Bahrain International Circuit in a nutshell Race strategies tend to be conventional in Bahrain. Teams tend to favour two stop fuel loads and build in a margin of flexibility to guard against possible safety car interruptions, but the same cannot...
Bahrain International Circuit in a nutshell Race strategies tend to be conventional in Bahrain. Teams tend to favour two stop fuel loads and build in a margin of flexibility to guard against possible safety car interruptions, but the same cannot be said of the location. Bahrain became the first Middle Eastern state to host a World Championship Grand Prix in 2004 and the circuit is frequently sandblasted, and rendered very slippery, by fierce winds that whip across the adjacent desert.
What the Drivers Say
Conclusions from China -- Reflections from another wet race
Nico "Once again it didn't go our way in China. My major problem was a real lack of visibility as the water just wasn't clearing off my visor. We also made some calls that didn't work out well. It's nice that we now have another race straightaway that we can look forward to doing better at."
Kazuki "Shanghai was difficult. The water on the track just caused you to aquaplane, particularly at the exit of the last corner, and I went off a couple of times before I finally retired with a transmission problem. We had a good de-brief afterwards and hopefully we can keep up the pace we have and translate that into something good this weekend."
On the Bahrain International Circuit
Kazuki "I didn't have a great weekend in Bahrain last year and found it difficult to get used to the track. I'm more positive going there this year so hopefully it will be a different story. It's a stop and go track where you need straight line speed, good breaks and traction to do well. Corners 9 and 10 are a bit tricky, you have to really use your breaks and there's a lot of lateral loading."
Nico "Bahrain is one of my favourite tracks. Last year the car went well there and we won't have any issues with warming up the tyres. Downforce level is always really important there for the corners, but then there's a compromise required so you can fight the other cars on the fast straights. We're confident going to Bahrain that we can finally get a good result."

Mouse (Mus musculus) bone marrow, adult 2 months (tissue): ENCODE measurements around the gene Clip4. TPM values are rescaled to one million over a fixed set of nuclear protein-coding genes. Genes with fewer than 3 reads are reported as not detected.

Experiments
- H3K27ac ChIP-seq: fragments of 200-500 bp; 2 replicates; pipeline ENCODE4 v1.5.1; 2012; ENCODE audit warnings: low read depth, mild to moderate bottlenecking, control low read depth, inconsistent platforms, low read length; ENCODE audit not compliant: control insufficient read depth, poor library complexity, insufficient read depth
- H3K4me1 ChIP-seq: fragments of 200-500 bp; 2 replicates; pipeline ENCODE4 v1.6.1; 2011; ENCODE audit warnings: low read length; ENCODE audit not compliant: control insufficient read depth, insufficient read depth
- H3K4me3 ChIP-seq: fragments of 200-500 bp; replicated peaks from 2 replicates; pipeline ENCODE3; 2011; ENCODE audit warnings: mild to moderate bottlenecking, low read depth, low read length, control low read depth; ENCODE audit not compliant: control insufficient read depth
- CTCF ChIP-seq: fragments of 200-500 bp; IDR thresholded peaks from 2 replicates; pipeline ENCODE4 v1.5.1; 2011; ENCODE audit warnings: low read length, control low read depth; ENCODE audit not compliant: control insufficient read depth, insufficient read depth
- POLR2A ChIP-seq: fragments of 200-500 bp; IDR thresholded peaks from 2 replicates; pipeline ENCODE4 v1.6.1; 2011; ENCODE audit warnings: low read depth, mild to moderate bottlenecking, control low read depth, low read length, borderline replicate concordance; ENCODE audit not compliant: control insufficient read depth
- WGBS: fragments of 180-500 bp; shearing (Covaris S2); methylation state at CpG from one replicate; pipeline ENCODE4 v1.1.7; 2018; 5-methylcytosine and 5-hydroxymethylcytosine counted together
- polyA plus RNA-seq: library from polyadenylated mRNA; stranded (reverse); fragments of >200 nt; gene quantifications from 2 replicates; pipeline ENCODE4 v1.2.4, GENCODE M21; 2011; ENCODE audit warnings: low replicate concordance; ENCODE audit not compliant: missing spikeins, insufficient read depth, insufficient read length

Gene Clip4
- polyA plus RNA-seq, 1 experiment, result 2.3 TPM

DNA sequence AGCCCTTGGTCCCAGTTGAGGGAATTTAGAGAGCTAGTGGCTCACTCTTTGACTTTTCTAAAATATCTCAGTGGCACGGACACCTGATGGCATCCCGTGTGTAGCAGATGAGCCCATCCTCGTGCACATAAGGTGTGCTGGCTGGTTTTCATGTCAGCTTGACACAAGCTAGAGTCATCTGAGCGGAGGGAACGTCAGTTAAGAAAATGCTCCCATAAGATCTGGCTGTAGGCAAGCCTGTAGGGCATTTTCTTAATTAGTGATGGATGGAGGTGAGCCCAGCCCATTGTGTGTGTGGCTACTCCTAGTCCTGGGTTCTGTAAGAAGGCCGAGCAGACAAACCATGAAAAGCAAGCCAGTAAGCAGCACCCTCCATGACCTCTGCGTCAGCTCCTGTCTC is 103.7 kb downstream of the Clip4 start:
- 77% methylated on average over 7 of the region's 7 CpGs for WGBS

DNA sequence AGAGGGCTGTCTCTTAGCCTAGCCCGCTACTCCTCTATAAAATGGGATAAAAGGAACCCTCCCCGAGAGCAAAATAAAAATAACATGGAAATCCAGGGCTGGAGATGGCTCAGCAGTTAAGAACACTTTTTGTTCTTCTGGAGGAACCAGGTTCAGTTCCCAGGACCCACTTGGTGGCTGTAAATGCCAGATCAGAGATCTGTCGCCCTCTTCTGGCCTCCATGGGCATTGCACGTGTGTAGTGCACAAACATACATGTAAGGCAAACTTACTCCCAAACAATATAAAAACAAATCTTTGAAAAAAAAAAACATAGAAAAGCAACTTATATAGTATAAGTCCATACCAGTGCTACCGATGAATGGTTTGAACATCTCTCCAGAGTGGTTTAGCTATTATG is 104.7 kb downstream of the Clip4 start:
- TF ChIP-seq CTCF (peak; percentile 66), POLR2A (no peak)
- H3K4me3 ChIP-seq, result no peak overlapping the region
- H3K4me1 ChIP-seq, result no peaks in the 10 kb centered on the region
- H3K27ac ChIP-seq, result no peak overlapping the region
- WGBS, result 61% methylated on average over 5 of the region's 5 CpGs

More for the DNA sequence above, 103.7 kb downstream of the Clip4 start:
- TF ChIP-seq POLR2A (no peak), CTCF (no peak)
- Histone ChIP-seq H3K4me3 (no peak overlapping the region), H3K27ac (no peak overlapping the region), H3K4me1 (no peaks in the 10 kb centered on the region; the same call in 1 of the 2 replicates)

On Bahrain itself
Nico "It might not be the most interesting place we go to, but I've always had good experiences there. I first raced at Bahrain in 2004 in F3, then won the GP2 Championship there in 2005. In my first race for Williams, I started in 12th but took the nose off on the first corner. After I pitted for a new nose, I had a good race and in the end I made my way up to 7th which meant two points. I also got the fastest lap of the race. As I've always had good races there, I really enjoy going to Bahrain."
Kazuki "Bahrain isn't a particularly interesting place to visit! There's not much to do or see so I think I'll be staying in my hotel a lot!
On the break between Shanghai and Bahrain
Kazuki "I'm going to Dubai before Bahrain. I'll be with my trainer so we'll be doing lots of preparation work to get me ready for the hot weather we're expecting."
Nico "I'm going to Bahrain early to get used to the time difference. I'll just be chilling out and doing some training I think."